Taking office when the country finally had no unusual problems, the 58-year-old Monroe was bold enough to declare during his inaugural address: “Never did a government commence under auspices so favorable, nor ever was success so complete. If we look to the history of other nations, ancient or modern, we find no example of a growth so rapid, so gigantic, of a people so prosperous and happy … the heart of every citizen must expand with joy … how near our government has approached to perfection…”

It was truly the “Era of Good Feelings!”

Things change … and they will again.

Intelligent Collector blogger JIM O’NEAL is an avid collector and history buff. He is president and CEO of Frito-Lay International [retired] and earlier served as chair and CEO of PepsiCo Restaurants International [KFC Pizza Hut and Taco Bell].

George Washington and That Unhappy Affair at Trenton

Emanuel Leutze’s Washington Crossing the Delaware resides in the Metropolitan Museum of Art in New York.

By Jim O’Neal

In the New York Metropolitan Museum of Art, there is a famous painting of Washington Crossing the Delaware by Emanuel Leutze that was painted circa 1850. It is one of the most famous pieces of American art and purports to depict the Dec. 25, 1776, event.

It is also infamous for a number of factual errors.

For example, it shows the crossing with a glowing horizon, when it actually happened in the middle of a dark, sleety night. The American flag is also wrong, since the Stars and Stripes did not exist at the time. Even the ice floes are wrong.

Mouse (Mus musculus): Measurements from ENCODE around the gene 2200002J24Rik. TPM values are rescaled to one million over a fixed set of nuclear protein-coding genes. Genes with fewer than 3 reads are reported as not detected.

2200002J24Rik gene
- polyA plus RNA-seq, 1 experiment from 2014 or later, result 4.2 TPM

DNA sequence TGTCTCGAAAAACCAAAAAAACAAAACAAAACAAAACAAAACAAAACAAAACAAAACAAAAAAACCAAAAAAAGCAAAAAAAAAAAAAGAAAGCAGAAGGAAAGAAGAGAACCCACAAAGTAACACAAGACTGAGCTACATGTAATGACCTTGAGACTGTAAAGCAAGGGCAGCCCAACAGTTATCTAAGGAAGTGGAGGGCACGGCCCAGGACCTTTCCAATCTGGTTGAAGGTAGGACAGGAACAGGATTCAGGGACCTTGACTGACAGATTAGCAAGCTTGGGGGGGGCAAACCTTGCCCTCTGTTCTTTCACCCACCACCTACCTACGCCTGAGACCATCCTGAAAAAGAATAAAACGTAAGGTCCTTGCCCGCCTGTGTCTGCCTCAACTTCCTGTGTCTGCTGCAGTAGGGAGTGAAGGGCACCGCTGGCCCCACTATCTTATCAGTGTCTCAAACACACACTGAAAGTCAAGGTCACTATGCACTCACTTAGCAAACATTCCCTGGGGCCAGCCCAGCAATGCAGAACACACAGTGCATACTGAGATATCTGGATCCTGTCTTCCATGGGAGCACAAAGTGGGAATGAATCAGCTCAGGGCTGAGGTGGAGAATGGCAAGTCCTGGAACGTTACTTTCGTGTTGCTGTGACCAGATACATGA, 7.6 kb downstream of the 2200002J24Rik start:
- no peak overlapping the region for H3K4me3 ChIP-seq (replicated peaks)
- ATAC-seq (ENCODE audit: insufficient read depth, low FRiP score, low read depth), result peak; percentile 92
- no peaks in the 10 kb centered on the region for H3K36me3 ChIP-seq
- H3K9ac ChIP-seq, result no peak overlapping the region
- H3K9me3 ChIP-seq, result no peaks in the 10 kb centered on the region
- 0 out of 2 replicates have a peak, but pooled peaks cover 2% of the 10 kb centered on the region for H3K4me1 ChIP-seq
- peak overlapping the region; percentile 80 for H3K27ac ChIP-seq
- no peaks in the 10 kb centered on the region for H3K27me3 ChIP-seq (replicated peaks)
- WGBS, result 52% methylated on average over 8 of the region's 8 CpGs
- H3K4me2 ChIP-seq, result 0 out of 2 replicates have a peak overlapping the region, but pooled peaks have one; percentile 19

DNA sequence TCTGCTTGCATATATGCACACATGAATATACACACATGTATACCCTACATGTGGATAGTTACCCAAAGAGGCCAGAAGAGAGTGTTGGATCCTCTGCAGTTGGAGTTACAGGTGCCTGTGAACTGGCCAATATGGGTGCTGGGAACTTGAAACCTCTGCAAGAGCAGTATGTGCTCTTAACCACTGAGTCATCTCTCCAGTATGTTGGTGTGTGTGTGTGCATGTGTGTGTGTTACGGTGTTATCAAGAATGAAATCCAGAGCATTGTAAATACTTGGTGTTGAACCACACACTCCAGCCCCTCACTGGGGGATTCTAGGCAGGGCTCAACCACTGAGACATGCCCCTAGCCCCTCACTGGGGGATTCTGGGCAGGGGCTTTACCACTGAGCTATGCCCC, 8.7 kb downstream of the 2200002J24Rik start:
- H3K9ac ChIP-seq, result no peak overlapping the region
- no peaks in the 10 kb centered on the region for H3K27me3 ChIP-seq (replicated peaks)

Despite these errors – and many more – it is considered memorable because it captures the determination, desperation and dignity of these men as they rowed into the fight of their lives.

The American Revolution started in early 1776 with skirmishing near Boston, followed by full-scale war. The Continental Army was pushed out of New York and into New Jersey and then Pennsylvania.

By December, half of Washington’s army had been killed, wounded or captured, which left 5,000-6,000 (including the injured).

British General William Howe planned to finish the job when the Delaware River froze and he could capture the Capitol and end the war. Instead, Washington started crossing at midnight and at 8 a.m. divided his troops and attacked in Trenton, catching the British by surprise.

Everywhere, groups of Hessians were surrounded by Continental troops with fixed bayonets and they “struck their colors” (surrendered). Of the 1,500, about 900 were captured, 400 escaped and the rest killed or wounded.

Along with the prisoners, Washington captured six artillery pieces, 1,000 muskets and seven wagonloads of powder and ammunition. These supplies were badly needed and helped against counterattacks at Princeton on Jan. 2 and 3.

Though the triumph at Trenton was followed by greater battles, it was pivotal. Later, British Secretary of State Lord George Germain said, “All our hopes were dashed by that unhappy affair at Trenton.”

Intelligent Collector blogger JIM O’NEAL is an avid collector and history buff. He is President and CEO of Frito-Lay International [retired] and earlier served as Chairman and CEO of PepsiCo Restaurants International [KFC Pizza Hut and Taco Bell].